Revenge is a dish best served cold, or so the philosophers say. If you ask me, revenge is also pretty darn tasty when served hot, warm, frozen, or stuffed into the microwave and nuked.
Let's face it, when you're mad as hell at work, and you're not going to take it anymore, there are only a few options open to you. You can stifle yourself, or you can complain to management, or you can right the wrong by doing something intelligent and heroic, like pouring a can of Campbell's Chicken Mushroom Soup into your manager's computer.
If you thought you were the only person who spends their days plotting elegant, elaborate fantasies of revenge, think again. Workplace revenge is so common that two professors, Thomas M. Tripp and Robert J. Bies, have written a book on the subject, "Getting Even: The Truth about Workplace Revenge — And How to Stop It."
Don't buy this book if you think it's a good source of really devilish and totally untraceable ways to get the revenge you so totally deserve. Strangely, the authors seem intent in decreasing the amount of revenge that gets expressed in our daily work lives. Managers, too, will learn how to nip workplace revenge in the bud, though it seems unlikely that many will take Tripp and Bies' advice. If our bosses were even slightly capable of being sensitive and fair-minded, they never would have been promoted.
Still, "Getting Even" does have some interesting information to impart. Like the fascinating fact that the idea of workplace revenge even exists in the highest levels of government service. Or have you forgotten that when the Clintons left office in 2001, administrative staffers removed the "W" keys from computer keyboards so that incoming staffers could not type the nickname "W"?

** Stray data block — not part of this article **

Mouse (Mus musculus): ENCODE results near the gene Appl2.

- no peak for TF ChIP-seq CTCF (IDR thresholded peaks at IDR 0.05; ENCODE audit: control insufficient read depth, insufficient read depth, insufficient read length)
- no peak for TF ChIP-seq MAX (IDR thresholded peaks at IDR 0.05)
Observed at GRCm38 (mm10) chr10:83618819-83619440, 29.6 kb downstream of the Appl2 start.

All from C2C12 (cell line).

Too bad they didn't leave the computer keys, and simply remove the new president.
The more popular forms of revenge are less poetic, and include such classics as bad-mouthing the boss, spreading rumors, instigating lawsuits, and sabotaging performance.
While most examples of workplace revenge are destructive in nature, the authors do cite employees who are so enraged about managers who unfairly berate them for poor performance that they "vow to work harder and longer hours to "get even" by proving the boss wrong." Somehow, this seems to defeat the whole idea of getting even, and could actually result in the offending manager being promoted. Still, it could be the only option open to you because you will definitely have to forget about the adopting the classic "slowdown" as a form of workplace revenge. If you worked any slower, you'd be dead.
For anyone who believes that the desire for revenge is the product of a twisted mind, it is illuminating to discover that the real motivation being expressed in your overpowering urge to fill your boss's Gucci briefcase with peanut butter is "righteous anger, a set of emotions that have a moral foundation, reflecting a sense of violation." If true, this means that rather than being ashamed of your obsessive desire to wreak havoc on your boss's leather accessories, you should embrace your truly admirable desire to readdress a moral order that is plainly out of whack.
Of course, the form of revenge you choose does reflect your own individual — and, may I say, quite charming — character disorders. If you have a strong self-image, for example, you could choose the "Private Confrontation," in which you go toe-to-toe with the offender, expressing your feelings honestly and openly. This could be psychologically healthy, but it tends to create a culture of candor and truthfulness, and that could lead to mass firings. Better to take to the high road, utilizing your industrial-strength insincerity to pretend to really like the people you loathe, and spread spurious rumors about them when their backs are turned. Now that's maturity.
For workers who do not wish to carry grudges or nurse revenge fantasies, the book provides a checklist of "Ten Fateful Questions for the Would-Be Avenger." I never got past No. 1, "Are you sure the offender deserves the retaliation?" The authors' point is that what you perceive as a brilliant plot cleverly crafted to humiliate and antagonize could simply be stupidity. It's hard to argue with this reasoning, but I don't embrace it. If we didn't wreak revenge on the stupid, management would get a free pass.
Besides, you already know the best revenge on any company dumb enough to hire you — just keep working there.
Bob Goldman has been an advertising executive at a Fortune 500 company in the San Francisco Bay Area. He offers a virtual shoulder to cry on at firstname.lastname@example.org.
Copyright 2009 Creators Syndicate Inc.